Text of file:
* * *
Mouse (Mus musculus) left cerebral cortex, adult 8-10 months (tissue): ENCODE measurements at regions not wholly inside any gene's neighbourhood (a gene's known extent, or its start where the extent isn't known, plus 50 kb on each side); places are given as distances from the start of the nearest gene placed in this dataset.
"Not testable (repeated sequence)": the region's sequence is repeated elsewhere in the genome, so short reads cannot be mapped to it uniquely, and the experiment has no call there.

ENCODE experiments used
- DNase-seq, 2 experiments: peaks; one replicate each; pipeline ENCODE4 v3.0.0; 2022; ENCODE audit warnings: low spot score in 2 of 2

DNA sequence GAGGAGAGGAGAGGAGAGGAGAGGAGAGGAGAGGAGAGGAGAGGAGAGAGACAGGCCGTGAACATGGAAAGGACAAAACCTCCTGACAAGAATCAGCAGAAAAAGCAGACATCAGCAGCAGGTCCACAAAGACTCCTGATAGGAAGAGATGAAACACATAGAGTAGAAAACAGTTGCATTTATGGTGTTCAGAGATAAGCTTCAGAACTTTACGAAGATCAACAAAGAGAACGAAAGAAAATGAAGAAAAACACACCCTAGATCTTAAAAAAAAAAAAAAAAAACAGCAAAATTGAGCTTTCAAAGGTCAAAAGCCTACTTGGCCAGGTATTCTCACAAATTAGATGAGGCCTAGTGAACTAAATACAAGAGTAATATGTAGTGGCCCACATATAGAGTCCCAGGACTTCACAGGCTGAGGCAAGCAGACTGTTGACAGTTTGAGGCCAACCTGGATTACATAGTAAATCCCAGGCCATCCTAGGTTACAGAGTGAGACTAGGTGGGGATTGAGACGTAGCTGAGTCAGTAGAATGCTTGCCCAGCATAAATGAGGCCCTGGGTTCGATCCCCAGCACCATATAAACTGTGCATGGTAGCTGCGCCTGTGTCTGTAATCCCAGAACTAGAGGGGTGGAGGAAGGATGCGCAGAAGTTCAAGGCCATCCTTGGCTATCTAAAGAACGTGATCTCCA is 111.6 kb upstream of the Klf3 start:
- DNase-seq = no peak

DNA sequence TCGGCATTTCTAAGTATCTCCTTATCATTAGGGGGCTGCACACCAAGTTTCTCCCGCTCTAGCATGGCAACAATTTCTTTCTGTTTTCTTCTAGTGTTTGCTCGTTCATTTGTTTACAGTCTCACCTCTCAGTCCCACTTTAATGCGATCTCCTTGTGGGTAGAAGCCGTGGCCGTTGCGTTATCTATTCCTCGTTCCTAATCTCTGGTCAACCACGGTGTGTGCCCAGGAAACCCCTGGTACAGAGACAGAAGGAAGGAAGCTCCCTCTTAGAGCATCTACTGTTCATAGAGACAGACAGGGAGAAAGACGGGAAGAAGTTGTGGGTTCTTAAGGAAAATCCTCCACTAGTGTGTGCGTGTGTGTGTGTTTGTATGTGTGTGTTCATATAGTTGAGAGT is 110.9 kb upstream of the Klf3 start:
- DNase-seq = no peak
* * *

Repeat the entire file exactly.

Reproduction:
Mouse (Mus musculus) left cerebral cortex, adult 8-10 months (tissue): ENCODE measurements at regions not wholly inside any gene's neighbourhood (a gene's known extent, or its start where the extent isn't known, plus 50 kb on each side); places are given as distances from the start of the nearest gene placed in this dataset.
"Not testable (repeated sequence)": the region's sequence is repeated elsewhere in the genome, so short reads cannot be mapped to it uniquely, and the experiment has no call there.

ENCODE experiments used
- DNase-seq, 2 experiments: peaks; one replicate each; pipeline ENCODE4 v3.0.0; 2022; ENCODE audit warnings: low spot score in 2 of 2

DNA sequence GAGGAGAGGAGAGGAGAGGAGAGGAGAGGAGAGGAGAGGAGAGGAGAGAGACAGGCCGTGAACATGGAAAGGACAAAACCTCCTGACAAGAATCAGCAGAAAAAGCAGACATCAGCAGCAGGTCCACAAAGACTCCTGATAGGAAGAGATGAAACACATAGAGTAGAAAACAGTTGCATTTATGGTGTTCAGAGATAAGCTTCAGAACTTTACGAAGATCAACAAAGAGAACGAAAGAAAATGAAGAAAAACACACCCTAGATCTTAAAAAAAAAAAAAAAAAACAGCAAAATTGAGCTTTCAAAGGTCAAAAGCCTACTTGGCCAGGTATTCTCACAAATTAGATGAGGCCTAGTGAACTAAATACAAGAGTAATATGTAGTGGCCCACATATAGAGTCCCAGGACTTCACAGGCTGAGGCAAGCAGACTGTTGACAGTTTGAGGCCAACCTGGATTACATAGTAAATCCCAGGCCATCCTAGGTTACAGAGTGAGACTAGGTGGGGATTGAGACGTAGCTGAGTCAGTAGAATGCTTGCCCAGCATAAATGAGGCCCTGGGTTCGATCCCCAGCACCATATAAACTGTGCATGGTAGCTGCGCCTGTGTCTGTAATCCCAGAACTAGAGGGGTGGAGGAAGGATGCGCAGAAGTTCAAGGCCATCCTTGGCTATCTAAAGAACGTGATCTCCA is 111.6 kb upstream of the Klf3 start:
- DNase-seq = no peak

DNA sequence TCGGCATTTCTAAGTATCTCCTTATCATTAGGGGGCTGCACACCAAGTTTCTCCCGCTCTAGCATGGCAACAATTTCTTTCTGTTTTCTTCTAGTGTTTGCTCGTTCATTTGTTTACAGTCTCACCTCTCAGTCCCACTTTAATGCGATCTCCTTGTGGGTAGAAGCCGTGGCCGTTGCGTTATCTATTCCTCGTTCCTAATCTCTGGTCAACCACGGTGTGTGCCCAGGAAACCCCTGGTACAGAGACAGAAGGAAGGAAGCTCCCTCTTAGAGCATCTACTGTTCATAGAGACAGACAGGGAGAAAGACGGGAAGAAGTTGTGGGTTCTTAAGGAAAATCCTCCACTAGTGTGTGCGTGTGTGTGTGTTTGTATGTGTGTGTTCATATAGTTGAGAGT is 110.9 kb upstream of the Klf3 start:
- DNase-seq = no peak